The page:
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(3018, 14 km SW, Hobsons Bay City)

Located on the western shore of Port Phillip Bay, Altona occupies a pocket of the western suburbs long insulated from through traffic. Since the mid-19th century, travellers on the main Geelong-Melbourne railway line and road (now the West Gate Freeway) have passed through the northern reaches of Altona, glimpsing first a pastoral landscape and, from the 1950s, towering petrochemical complexes. Altona remained for decades a tiny seaside settlement amid a predominantly rural landscape. Its growth as a suburb was most rapid between the 1950s and 1980s, when the siting of key industries, British and European immigration and the availability of land for housing boosted the population from 6698 residents in 1954 to 32 838 in 1986.

By the early 1840s two homesteads were located on Altona Bay. One of these, belonging to Robert Wrede, was named Altona after a village on the River Elbe in Germany. Wrede's neighbour, Alfred Langhorne, was one of four brothers who overlanded from New South Wales in the 1830s and established pastoral and commercial interests at Williamstown and Melbourne. Alfred's homestead, named Laverton, still stands as Altona Homestead in Logan Reserve, Altona.

Altona was on the edge of the Werribee Plains, but a neighbour to the port at Williamstown and developing industry at Newport. The first attempts to market suburban house blocks in Altona in the 1880s used the beach as the principal attraction. The Altona and Laverton Estate Co. subdivided Langhorne's property into the Laverton Homestead Estate, building a pier and extending a railway spur line to Altona station to encourage buyers. While many lots were sold, few houses were built. It was not until further subdivisions took place during and just after World War I that a suburban community began to take shape. Seaholme, a beachside enclave to the east of central Altona, was developed at this time.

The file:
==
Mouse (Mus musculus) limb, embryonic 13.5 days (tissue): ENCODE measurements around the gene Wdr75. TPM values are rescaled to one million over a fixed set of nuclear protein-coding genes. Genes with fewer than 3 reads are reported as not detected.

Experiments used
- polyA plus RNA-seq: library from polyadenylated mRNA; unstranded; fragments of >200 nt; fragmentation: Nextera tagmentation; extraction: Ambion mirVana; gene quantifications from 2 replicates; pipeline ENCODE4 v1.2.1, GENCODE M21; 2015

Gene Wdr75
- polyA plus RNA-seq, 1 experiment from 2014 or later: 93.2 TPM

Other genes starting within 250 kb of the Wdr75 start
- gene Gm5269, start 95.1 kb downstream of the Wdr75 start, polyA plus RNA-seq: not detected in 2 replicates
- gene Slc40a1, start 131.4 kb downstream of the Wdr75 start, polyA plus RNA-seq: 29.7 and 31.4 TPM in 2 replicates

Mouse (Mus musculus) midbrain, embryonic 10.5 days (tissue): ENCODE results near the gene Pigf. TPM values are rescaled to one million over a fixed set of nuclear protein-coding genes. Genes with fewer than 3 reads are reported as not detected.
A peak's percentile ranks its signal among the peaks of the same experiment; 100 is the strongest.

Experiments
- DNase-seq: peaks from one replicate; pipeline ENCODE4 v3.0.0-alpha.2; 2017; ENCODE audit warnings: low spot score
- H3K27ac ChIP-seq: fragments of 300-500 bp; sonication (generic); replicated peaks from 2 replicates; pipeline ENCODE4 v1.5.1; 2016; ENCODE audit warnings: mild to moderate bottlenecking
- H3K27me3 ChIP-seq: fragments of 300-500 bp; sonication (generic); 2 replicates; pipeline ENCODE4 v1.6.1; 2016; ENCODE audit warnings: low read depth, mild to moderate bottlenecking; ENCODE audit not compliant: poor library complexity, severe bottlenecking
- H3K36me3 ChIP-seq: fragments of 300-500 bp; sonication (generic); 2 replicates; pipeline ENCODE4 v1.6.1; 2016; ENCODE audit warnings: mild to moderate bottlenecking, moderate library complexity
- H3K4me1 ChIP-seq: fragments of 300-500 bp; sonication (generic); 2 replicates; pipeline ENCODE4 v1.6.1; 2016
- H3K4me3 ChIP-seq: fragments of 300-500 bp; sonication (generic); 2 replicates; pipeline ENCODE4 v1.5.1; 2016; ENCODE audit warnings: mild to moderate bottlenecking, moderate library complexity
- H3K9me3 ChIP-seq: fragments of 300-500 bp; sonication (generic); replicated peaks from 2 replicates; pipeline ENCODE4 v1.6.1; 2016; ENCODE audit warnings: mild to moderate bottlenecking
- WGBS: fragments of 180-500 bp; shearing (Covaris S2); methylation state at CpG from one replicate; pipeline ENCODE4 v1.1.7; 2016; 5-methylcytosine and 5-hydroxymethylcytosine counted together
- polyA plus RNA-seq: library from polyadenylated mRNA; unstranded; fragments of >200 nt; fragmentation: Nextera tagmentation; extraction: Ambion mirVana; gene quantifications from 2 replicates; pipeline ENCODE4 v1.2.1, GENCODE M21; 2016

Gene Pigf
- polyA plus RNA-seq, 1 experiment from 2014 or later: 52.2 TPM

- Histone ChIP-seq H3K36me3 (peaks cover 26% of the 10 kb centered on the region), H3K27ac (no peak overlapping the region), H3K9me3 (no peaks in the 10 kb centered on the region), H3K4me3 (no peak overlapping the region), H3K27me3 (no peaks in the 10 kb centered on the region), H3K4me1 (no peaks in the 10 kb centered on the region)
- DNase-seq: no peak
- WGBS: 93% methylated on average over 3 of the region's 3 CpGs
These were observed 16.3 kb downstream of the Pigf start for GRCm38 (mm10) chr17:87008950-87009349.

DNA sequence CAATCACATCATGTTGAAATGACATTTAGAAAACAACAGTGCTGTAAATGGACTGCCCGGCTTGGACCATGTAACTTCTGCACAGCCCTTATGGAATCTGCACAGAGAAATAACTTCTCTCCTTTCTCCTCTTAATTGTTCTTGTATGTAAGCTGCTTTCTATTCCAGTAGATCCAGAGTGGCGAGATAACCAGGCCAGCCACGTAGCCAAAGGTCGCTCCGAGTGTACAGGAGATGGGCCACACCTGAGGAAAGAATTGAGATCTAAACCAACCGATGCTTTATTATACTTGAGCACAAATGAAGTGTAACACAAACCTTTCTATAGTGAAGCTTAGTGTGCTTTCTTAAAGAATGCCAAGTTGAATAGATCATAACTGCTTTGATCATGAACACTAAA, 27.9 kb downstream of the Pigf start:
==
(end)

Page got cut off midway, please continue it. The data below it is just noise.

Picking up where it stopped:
Popular with picnic parties, Altona provided good fishing and bathing opportunities. It maintained a reputation as a popular seaside resort until the 1960s, though many of those who picnicked or holidayed at Altona came from nearby suburbs, such as Footscray or Newport. During hard times the beach was a refuge for people down on their luck, who could exist on fish, rabbits or mushrooms collected locally. Many houses built in the first half of the 20th century were technically only holiday shacks, though they were often used for permanent accommodation.

Although the first shaft was abandoned after it flooded, a coalmine operated on the site of Harrington Square shopping centre from 1905 to 1919. In 1901 the Truganina Explosives Reserve opened near Skeleton Creek at West Altona. The reserve, containing a number of specially designed brick magazines, replaced the older powder magazine on the Maribyrnong River at Maidstone, and operated until 1958, when it was replaced by another at Point Wilson.

Altona has been claimed as the birthplace of Australian aviation. In 1910, French aviator Gaston Cugnet used the Altona Bay Estate as a base for demonstration flights over Melbourne. In 1922, the Commonwealth Oil Refinery (COR), Australia's first oil refinery, was established north of the Geelong Railway and Kororoit Creek Road. It was a precursor of the petrochemical industries that were based in Altona from 1949, when an American company, Vacuum Oil Co. Ltd, opened a distillation plant for crude oil at Paisley. Mobiltown railway station was opened in 1953 to service the refinery. In turn, the refinery attracted PRA, a complex of seven plants completed in 1966, producing plastics for a variety of manufacturing uses. Land subdivided around the Galvin railway station, established on the Geelong line in the 1920s, was incorporated in petrochemical works in the 1950s. While many local people found employment with various manufacturers, there has been a constant thread of concern over pollution and the impact of industries on the natural environment and on the health of local residents.

Postwar zoning in Altona allowed for approximately a third of its area to be used for industrial purposes. In the 1950s houses began to appear at Altona North, as well as in the older estates along Altona Bay and at Seaholme, where the locally formed British Migrants Welfare Society built several dozen houses for its members in the 1950s. The local population was boosted in 1949 by the opening of the Wiltona migrant hostel. In the 1980s, house-building in the west of Altona, near the old explosives magazine, resulted in the Altona Meadows and Altona Green estates. With its proximity to the city and the bay, Altona's real estate prices rose steadily in the 1990s, particularly on the foreshore Esplanade. The predominantly brick veneer and timber detached houses of Altona share the city, not only with industry, but with a number of wetland bird habitats on creeks, swamps and Cherry Lake.

It was not until 1957, when it became a shire, that Altona stood on its own as a local government area. Until then it had been part of the Shire of Werribee (formerly Wyndham) since its formation in 1862. The City of Altona was proclaimed in 1968, and amalgamated into the City of Hobsons Bay in 1994.

Jill Barnard

Priestley, Susan, Altona: A long view, Hargreen Publishing in conjunction with the City of Altona, Melbourne, 1988. Details